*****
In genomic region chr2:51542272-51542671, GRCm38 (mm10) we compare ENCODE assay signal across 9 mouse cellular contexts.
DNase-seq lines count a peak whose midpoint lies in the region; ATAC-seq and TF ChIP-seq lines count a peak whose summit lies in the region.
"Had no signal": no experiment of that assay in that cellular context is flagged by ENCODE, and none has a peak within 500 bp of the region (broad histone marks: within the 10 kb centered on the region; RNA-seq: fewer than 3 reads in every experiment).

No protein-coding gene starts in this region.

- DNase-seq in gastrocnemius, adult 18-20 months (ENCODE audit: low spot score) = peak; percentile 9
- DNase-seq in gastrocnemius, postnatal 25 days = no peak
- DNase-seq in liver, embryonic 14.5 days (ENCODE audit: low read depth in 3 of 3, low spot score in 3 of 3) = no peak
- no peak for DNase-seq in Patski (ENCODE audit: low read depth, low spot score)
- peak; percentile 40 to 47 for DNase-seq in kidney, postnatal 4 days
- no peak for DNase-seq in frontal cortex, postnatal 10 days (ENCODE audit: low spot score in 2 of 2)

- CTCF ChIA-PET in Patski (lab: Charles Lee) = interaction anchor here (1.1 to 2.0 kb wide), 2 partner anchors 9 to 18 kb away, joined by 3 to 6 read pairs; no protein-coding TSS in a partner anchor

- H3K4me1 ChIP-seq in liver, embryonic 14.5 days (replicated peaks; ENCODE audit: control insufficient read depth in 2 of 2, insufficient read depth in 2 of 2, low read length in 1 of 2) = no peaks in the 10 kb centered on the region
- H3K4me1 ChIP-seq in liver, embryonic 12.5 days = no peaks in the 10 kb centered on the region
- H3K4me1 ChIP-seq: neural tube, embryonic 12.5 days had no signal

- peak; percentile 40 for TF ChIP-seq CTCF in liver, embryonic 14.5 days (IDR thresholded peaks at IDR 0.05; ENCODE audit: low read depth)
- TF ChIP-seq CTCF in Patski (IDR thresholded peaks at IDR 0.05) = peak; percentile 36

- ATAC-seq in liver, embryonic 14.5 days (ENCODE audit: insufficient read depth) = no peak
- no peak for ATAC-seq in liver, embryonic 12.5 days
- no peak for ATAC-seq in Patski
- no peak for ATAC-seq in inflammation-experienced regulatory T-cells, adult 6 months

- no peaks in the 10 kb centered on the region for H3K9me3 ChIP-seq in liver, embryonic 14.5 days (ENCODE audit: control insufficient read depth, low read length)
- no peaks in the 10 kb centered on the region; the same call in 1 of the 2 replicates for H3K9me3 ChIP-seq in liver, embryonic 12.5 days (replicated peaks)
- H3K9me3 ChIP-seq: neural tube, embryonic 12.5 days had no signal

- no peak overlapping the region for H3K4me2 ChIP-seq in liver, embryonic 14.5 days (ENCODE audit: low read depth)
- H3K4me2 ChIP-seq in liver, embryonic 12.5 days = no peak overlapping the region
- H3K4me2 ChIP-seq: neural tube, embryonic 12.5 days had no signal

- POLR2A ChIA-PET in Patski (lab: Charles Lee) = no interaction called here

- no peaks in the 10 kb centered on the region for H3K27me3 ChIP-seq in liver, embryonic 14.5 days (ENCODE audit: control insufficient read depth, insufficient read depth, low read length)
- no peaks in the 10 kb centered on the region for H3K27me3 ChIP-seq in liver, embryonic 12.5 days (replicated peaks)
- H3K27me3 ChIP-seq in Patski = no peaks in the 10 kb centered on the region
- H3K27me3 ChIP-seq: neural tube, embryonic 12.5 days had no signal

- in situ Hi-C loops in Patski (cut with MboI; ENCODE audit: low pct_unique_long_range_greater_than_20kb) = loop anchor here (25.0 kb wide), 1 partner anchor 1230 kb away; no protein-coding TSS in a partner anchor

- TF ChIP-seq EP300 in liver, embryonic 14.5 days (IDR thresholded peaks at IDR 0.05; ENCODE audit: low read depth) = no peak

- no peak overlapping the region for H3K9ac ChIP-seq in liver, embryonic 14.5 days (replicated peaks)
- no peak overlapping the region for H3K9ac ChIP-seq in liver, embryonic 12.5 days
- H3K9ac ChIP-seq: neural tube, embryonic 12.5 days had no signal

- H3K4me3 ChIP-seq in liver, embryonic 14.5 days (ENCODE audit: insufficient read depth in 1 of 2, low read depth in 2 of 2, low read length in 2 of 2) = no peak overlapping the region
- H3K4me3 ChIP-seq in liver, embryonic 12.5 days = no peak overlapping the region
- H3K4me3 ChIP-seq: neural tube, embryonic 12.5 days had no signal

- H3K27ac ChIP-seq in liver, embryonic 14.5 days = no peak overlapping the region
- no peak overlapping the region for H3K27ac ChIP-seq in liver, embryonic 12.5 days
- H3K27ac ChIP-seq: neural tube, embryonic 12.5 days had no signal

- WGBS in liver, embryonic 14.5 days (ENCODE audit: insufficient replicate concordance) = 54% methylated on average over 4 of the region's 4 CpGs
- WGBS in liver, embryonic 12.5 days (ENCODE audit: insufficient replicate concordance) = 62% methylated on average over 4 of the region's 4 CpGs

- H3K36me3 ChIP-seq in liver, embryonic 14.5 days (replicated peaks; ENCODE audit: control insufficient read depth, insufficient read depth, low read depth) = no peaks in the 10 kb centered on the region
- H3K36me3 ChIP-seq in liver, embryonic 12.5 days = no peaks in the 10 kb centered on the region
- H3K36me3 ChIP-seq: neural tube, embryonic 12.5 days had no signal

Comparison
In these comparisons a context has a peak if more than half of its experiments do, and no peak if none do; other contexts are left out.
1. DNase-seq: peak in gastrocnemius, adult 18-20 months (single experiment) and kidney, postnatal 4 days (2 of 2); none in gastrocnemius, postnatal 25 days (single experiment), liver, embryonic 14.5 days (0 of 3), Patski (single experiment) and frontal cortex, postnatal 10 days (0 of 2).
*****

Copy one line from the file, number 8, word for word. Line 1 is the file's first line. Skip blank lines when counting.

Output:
- no peak for DNase-seq in Patski (ENCODE audit: low read depth, low spot score)